Yet He Still Uses Us!

27 April 2023

5.7 MINS

None of us are anywhere close to perfection, yet God still chooses to use us.

Here is a wonder of wonders: God in his matchless mercy and grace takes hardened sinners, saves them, and uses them for his purposes. But what is really incredible is the fact that he does not wait to use us until we have obtained complete moral and spiritual perfection. That will just not happen this side of eternity.

So he uses cracked and flawed earthen vessels (2 Cor 4:7). That is all he has to work with. And that is amazing to contemplate, especially in light of the attributes of God. As we know, all his attributes must be fully affirmed and proclaimed. That means we must run with his holiness and righteousness 100 per cent. And we must run with his mercy and grace 100 per cent.

But too often believers will pick and choose. Some Christians seem to know all about the holiness of God and want it promoted fully and exclusively. Some Christians seem to know all about the grace of God and want it promoted fully and exclusively. Trying to get both fully and simultaneously championed is a lesser occurrence.

Because we are finite and fallen creatures we need both, even when we are among the redeemed. With all this in mind let me share some home truths from the Old Testament. Often in the books of Kings and Chronicles we find divine commentary on the various kings.

And so often we read about how they loved God or feared God or served God but… often they did NOT fully do all that they were supposed to do, and often they continued in the worship of false gods, or allowed the people to sacrifice in the high places, etc.

Consider just a few of many texts on this. Here is the heavenly assessment of King Asa of Judah: “Even Maacah, his mother, King Asa removed from being queen mother because she had made a detestable image for Asherah. Asa cut down her image, crushed it, and burned it at the brook Kidron. But the high places were not taken out of Israel. Nevertheless, the heart of Asa was wholly true all his days” (2 Chron 15:16–17).

Or consider King Jehoshaphat of Judah: “He walked in all the way of Asa his father. He did not turn aside from it, doing what was right in the sight of the Lord. Yet the high places were not taken away, and the people still sacrificed and made offerings on the high places. Jehoshaphat also made peace with the king of Israel” (1 Kgs 22:43–44).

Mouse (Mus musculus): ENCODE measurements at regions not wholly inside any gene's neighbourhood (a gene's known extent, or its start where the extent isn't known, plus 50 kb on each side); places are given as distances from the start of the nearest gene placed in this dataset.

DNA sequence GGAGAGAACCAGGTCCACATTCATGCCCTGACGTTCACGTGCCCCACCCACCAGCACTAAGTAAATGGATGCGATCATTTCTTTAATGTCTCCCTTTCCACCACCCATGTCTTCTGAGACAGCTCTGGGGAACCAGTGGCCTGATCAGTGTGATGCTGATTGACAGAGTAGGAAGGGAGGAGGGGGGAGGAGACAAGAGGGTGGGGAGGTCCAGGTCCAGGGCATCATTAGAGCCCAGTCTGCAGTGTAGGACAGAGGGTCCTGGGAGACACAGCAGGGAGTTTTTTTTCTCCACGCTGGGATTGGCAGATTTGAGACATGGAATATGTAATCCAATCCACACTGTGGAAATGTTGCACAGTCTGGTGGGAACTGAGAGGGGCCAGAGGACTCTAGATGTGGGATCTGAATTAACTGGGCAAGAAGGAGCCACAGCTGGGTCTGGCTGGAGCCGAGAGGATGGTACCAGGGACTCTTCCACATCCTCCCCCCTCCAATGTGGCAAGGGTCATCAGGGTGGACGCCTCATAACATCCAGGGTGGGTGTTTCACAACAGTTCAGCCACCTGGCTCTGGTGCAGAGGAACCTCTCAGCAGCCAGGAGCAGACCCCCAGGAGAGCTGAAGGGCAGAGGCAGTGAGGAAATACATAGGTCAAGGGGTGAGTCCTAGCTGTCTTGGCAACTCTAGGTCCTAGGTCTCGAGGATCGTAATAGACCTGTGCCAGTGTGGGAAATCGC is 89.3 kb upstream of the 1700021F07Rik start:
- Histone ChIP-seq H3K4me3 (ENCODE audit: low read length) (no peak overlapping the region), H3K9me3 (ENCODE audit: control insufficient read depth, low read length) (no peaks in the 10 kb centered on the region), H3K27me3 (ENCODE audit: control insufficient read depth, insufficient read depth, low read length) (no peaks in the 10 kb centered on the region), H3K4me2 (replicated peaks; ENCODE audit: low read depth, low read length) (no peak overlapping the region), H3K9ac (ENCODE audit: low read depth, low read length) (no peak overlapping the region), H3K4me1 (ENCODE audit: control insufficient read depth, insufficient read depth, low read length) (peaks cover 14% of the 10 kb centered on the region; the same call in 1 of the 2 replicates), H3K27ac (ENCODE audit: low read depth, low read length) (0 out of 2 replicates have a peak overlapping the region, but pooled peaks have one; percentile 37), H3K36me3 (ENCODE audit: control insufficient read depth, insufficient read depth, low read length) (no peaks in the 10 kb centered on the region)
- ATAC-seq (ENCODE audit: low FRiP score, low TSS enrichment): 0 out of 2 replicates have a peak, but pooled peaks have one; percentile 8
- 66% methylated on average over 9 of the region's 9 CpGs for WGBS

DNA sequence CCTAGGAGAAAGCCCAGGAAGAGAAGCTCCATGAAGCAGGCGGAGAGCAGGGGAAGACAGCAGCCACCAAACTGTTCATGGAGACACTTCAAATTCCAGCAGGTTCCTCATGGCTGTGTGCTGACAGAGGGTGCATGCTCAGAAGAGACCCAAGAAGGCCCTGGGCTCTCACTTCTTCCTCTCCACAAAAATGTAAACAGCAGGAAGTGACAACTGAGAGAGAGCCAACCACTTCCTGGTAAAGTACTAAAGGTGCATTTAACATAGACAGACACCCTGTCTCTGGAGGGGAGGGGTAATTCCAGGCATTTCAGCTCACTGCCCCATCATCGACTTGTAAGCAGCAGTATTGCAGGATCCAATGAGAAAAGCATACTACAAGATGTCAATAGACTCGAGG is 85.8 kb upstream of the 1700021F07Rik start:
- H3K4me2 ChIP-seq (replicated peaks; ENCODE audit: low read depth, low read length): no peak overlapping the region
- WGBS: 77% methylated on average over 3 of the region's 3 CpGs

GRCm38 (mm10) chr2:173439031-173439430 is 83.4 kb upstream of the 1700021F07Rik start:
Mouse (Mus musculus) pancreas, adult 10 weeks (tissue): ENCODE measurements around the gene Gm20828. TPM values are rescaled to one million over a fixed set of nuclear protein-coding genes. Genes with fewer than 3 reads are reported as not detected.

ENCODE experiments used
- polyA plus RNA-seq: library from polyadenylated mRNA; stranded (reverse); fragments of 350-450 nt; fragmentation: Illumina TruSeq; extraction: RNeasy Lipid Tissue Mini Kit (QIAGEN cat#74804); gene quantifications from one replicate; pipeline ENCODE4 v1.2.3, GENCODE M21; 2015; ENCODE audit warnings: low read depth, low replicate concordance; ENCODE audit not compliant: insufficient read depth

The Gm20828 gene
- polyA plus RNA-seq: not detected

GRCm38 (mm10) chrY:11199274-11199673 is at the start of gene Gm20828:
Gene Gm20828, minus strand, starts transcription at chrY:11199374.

I read this morning about King Jehu of Israel, so let me mention him as well. In 2 Kgs 10:28–36 we read this:

Thus Jehu wiped out Baal from Israel. But Jehu did not turn aside from the sins of Jeroboam the son of Nebat, which he made Israel to sin—that is, the golden calves that were in Bethel and in Dan. And the Lord said to Jehu, “Because you have done well in carrying out what is right in my eyes, and have done to the house of Ahab according to all that was in my heart, your sons of the fourth generation shall sit on the throne of Israel.” But Jehu was not careful to walk in the law of the Lord, the God of Israel, with all his heart. He did not turn from the sins of Jeroboam, which he made Israel to sin. In those days the Lord began to cut off parts of Israel. Hazael defeated them throughout the territory of Israel: from the Jordan eastward, all the land of Gilead, the Gadites, and the Reubenites, and the Manassites, from Aroer, which is by the Valley of the Arnon, that is, Gilead and Bashan. Now the rest of the acts of Jehu and all that he did, and all his might, are they not written in the Book of the Chronicles of the Kings of Israel? So Jehu slept with his fathers, and they buried him in Samaria. And Jehoahaz his son reigned in his place. The time that Jehu reigned over Israel in Samaria was twenty-eight years.

God could use these earthen vessels, even though they were not 100 percent obedient and sold out to him. That should give us all some hope. No, we do not want to make excuses for sin, and we want to go on to full maturity in Christ. But still, God works with flawed and failed creatures.